How could violently repelling a SWAT team possibly have a favorable outcome?

NE Patriot August 21, 2007 8:01 PM

I’d far rather be tried by 12 than carried by 6, but as I understand things in the UK at the moment, juries look down on people defending themselves with anything more than a banana.
As to an intruder stripping me of my weapon? Studies show that most criminals are opportunistic, and risk-averse when it comes to their safety: any level of fighting back is much more likely to inspire the thug to turn tail than to rise up and meet the angry homeowner in combat. More to that point, if the homeowner gets any training at all in a self defence tool, he’s oodles more likely to know what he’s doing than the garden-variety thug and will present himself as a formidable opponent.
That being said, I’d rather a baseball/cricket bat by the bedside (assuming the gun was unavailable) than some contrivance such as that table. The spike protruding off the “shield” toward the user gives me pause, as does that spike coming off the baseplate. I’d hate to step on that in the dark.

Messerjocke August 22, 2007 1:56 AM

I´d rather have a live-size “weapons of Moroland” Shield above the bed. Much more choice, and looks better too.

Need to fasten that pretty well though, knives in bed is big no-no.


Kirby August 22, 2007 3:01 AM

“As for the…suggestion of keeping a loaded pistol unlocked on the night table – do you really think that’s a good idea? I’m barely coordinated enough to pour coffee in the morning. I’d be likely to blow my head off trying to turn off the alarm clock.”

Then you definately shouldn’t keep a handgun on your night table. As for me and 80 million or so U.S. gun owners yesterday, we managed to turn off the alarm clock without blowing our heads off.

Anonymous August 22, 2007 3:11 AM


I can only guess that that is the entire point of keeping a loaded gun on your bedside table: to make sure you’re alert before you grope for the alarm clock. An armed society is a very, very wide-awake society, and slightly twitchy.

Toby Stevens August 22, 2007 4:21 AM

It’s rather ironic that it mentions London as the reason for selling self-defence furniture. Defend yourself with that in the UK, and you’re looking at a longer prison sentence than your attacker. The only good news over here is that your attacker won’t have a gun (unless you’re a 16 year old boy in a city gang).

After a friend’s house was broken into, he asked the police what they would recommend. ‘Off the record’ a copper suggested that he choose to store some garden implements under the bed, since they are considered legitimate household items in the eyes of the law, and a gardening fork makes a very effective weapon of the ‘pokey pokey’ variety.

I personally keep a Surefire torch and a powder fire extinguisher handy – a winning combination against intruders and fires. I’d still prefer a .303 Lee Enfield but at least I know my assailant won’t have one either.

Colossal Squid August 22, 2007 6:30 AM

“What on earth is wrong with a trusty sword stick.”
They’re illegal in the UK as are most self-defence weapons. I think we’re still allowed to use harsh language, but I’m not certain.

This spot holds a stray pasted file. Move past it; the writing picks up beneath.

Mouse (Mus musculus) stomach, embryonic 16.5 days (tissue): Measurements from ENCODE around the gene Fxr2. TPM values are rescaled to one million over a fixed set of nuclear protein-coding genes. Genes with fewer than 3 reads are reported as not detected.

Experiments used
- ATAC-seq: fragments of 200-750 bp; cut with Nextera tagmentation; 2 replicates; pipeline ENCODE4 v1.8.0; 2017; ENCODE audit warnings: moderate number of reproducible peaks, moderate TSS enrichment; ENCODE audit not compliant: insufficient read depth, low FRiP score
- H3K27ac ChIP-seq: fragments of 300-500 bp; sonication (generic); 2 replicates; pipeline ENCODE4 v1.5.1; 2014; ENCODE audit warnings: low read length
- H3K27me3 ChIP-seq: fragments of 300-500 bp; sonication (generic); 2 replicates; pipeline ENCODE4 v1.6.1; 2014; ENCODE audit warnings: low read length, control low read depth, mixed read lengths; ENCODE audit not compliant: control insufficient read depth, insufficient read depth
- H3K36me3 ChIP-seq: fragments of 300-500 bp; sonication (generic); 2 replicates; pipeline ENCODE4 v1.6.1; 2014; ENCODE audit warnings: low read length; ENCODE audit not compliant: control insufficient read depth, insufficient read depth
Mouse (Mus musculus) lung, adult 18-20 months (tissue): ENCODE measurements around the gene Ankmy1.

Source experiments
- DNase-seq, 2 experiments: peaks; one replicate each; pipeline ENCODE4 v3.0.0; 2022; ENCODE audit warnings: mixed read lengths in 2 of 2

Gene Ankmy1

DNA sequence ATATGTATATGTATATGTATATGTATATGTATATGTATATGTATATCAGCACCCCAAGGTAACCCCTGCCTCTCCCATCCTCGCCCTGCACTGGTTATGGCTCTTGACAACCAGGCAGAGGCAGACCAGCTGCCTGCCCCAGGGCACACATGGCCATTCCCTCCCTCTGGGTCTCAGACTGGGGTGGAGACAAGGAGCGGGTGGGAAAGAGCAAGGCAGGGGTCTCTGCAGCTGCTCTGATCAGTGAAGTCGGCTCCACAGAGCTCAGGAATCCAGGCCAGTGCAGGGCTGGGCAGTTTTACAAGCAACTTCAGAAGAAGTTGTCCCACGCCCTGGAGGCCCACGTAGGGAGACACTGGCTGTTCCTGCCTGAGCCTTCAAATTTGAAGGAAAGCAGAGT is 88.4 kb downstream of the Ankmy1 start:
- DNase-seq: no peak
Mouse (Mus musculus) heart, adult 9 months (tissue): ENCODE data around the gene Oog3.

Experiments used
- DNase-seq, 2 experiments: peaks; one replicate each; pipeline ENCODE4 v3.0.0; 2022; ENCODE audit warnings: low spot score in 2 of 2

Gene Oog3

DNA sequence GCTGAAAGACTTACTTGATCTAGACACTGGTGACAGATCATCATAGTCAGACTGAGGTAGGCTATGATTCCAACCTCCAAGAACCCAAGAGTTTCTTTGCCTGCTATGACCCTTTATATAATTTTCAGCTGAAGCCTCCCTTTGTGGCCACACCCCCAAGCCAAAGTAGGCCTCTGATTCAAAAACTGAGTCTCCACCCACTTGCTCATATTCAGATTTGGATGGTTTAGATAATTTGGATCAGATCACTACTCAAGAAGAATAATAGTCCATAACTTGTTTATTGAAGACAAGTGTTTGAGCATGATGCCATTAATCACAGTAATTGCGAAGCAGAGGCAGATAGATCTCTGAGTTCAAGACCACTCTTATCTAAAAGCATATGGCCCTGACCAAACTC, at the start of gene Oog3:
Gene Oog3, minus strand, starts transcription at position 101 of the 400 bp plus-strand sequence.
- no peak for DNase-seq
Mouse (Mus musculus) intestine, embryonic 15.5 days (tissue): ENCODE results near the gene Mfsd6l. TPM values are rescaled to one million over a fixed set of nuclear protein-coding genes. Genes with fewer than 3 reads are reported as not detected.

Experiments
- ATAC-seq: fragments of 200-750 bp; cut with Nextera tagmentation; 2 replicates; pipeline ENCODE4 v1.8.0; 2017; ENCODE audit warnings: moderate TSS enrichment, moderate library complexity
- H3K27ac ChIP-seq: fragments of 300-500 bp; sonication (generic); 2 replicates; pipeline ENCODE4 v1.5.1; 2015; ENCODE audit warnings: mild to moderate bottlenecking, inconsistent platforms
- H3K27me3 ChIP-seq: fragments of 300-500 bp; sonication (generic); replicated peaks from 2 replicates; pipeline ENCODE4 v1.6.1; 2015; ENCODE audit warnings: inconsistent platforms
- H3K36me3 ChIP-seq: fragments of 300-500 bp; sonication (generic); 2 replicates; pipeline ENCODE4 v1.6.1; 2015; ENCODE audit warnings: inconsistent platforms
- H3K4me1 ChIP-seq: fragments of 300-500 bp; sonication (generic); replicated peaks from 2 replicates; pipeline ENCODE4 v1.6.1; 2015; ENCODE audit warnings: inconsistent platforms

Anonymous August 22, 2007 6:54 AM

@NE Patriot: THAT explains the Monty Python skit! (where John Cleese repeatedly shows people how to defend themselves from attackers wielding fruit).

@many: I would think the biggest threat would be shooting the alarm clock! I know I’ve been tempted…

ADO August 22, 2007 8:00 AM

Just to clear up a misunderstanding; ANYTHING more severe than a finger wagging and slightly raised voice is almost certain to be considered illegal in the UK, and even this may be considered as assault in some circumstances.

As for garden tools, a man was murdered recently by an intruder who picked up a spade (or is that a shovel in the US?) on his way into the house….

Steve August 22, 2007 8:06 AM

Sword sticks are a concealed weapon. The main reason they’re illegal is that they are concealed. If you want a self defence weapon, technically (very, very, very technical, you will almost certainly not get away with it), carrying a sword in the open is quite legal.

Nick Lancaster August 22, 2007 8:32 AM

The shield is pointless unless you assume the thief/assailant is engaging you with bare fists or a melee weapon.

And, yes, my nightstand has things like a lamp, clock radio, my eyeglasses, pager, and whatever book I’m reading on it. So if the thief is not in the room (and likely to have the drop on me), then he’ll hear a commotion as everything falls on the floor and sensibly depart the premises.

But there won’t be any “Hah! I beat the brigand back with my trusty truncheon!”

Matt from CT August 22, 2007 9:08 AM


At least how I usually see the word in the use:

Spades have a flat edge where they first go in the dirt. Used for loose soil & cleanup.

Shovels are more round then flat to outright pointed where they go in the ground. They’re for digging in hard ground, roots, etc.

Excepting Snow shovels, which are oversized spades 😉

derf August 22, 2007 10:09 AM

@Branch Davidian

That’s the point isn’t it? If you are a law abiding citizen, you have the right to defend yourself against criminals and expect that a warrant would be served via normal procedures. At 3am, you would also expect that someone crashing through your front door would be a criminal and that you can and should defend yourself. Despite the fact that they’re breaking into the wrong house, you have no chance of surviving the encounter if you are holding a weapon or even a TV remote when SWAT swarms in.

bob August 22, 2007 11:56 AM

Back when the USA was a free country and had a consitution the police had to a) have a warrant and b) present it to the accused before arresting him and seizing his property. And they had to have a conviction before they could keep/sell it.

Harpie August 22, 2007 12:40 PM


“If you want a self defence weapon, technically (very, very, very technical, you will almost certainly not get away with it), carrying a sword in the open is quite legal.”